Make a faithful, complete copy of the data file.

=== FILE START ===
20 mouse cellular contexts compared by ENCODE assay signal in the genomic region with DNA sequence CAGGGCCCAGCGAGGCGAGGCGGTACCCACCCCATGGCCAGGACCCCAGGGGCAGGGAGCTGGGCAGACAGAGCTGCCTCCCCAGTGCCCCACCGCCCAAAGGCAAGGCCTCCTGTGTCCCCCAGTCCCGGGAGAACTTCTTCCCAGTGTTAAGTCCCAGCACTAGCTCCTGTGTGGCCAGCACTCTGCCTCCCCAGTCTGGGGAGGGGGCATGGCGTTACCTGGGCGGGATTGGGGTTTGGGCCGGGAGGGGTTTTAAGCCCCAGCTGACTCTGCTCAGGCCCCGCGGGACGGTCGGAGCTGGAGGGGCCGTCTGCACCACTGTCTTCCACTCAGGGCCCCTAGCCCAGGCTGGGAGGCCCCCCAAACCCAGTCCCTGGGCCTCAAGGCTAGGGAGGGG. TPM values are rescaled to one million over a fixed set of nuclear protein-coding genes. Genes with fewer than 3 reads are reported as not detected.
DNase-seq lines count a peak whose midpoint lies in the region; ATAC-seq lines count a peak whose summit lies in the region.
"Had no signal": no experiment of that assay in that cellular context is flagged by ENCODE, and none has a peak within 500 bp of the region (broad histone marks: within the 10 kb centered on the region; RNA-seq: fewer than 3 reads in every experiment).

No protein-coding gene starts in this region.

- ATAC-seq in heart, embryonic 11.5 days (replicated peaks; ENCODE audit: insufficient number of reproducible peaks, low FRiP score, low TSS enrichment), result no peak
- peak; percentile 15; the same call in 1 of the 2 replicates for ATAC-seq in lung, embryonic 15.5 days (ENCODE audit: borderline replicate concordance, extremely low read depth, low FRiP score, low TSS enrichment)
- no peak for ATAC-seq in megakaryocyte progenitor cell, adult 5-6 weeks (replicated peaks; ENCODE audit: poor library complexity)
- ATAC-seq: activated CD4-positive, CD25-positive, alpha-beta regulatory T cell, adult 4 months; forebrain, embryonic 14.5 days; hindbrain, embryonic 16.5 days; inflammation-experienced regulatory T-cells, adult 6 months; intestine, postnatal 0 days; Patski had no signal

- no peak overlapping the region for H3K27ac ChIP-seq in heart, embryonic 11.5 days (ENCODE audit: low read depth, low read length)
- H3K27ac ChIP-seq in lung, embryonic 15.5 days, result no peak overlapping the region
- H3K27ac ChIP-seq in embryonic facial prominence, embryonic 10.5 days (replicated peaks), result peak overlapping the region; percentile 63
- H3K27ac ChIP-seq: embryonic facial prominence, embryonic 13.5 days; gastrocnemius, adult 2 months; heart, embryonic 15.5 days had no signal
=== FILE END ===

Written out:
20 mouse cellular contexts compared by ENCODE assay signal in the genomic region with DNA sequence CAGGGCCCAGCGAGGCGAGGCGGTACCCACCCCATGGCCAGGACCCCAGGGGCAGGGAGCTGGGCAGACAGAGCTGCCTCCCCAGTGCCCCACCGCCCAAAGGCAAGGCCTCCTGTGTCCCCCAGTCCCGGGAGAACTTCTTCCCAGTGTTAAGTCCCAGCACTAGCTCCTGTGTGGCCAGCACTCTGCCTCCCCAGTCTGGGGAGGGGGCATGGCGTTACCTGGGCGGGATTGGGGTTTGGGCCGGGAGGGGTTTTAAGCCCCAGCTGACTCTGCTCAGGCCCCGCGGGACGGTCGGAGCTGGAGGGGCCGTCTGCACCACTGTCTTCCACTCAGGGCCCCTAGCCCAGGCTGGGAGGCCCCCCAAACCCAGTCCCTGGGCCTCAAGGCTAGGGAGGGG. TPM values are rescaled to one million over a fixed set of nuclear protein-coding genes. Genes with fewer than 3 reads are reported as not detected.
DNase-seq lines count a peak whose midpoint lies in the region; ATAC-seq lines count a peak whose summit lies in the region.
"Had no signal": no experiment of that assay in that cellular context is flagged by ENCODE, and none has a peak within 500 bp of the region (broad histone marks: within the 10 kb centered on the region; RNA-seq: fewer than 3 reads in every experiment).

No protein-coding gene starts in this region.

- ATAC-seq in heart, embryonic 11.5 days (replicated peaks; ENCODE audit: insufficient number of reproducible peaks, low FRiP score, low TSS enrichment), result no peak
- peak; percentile 15; the same call in 1 of the 2 replicates for ATAC-seq in lung, embryonic 15.5 days (ENCODE audit: borderline replicate concordance, extremely low read depth, low FRiP score, low TSS enrichment)
- no peak for ATAC-seq in megakaryocyte progenitor cell, adult 5-6 weeks (replicated peaks; ENCODE audit: poor library complexity)
- ATAC-seq: activated CD4-positive, CD25-positive, alpha-beta regulatory T cell, adult 4 months; forebrain, embryonic 14.5 days; hindbrain, embryonic 16.5 days; inflammation-experienced regulatory T-cells, adult 6 months; intestine, postnatal 0 days; Patski had no signal

- no peak overlapping the region for H3K27ac ChIP-seq in heart, embryonic 11.5 days (ENCODE audit: low read depth, low read length)
- H3K27ac ChIP-seq in lung, embryonic 15.5 days, result no peak overlapping the region
- H3K27ac ChIP-seq in embryonic facial prominence, embryonic 10.5 days (replicated peaks), result peak overlapping the region; percentile 63
- H3K27ac ChIP-seq: embryonic facial prominence, embryonic 13.5 days; gastrocnemius, adult 2 months; heart, embryonic 15.5 days had no signal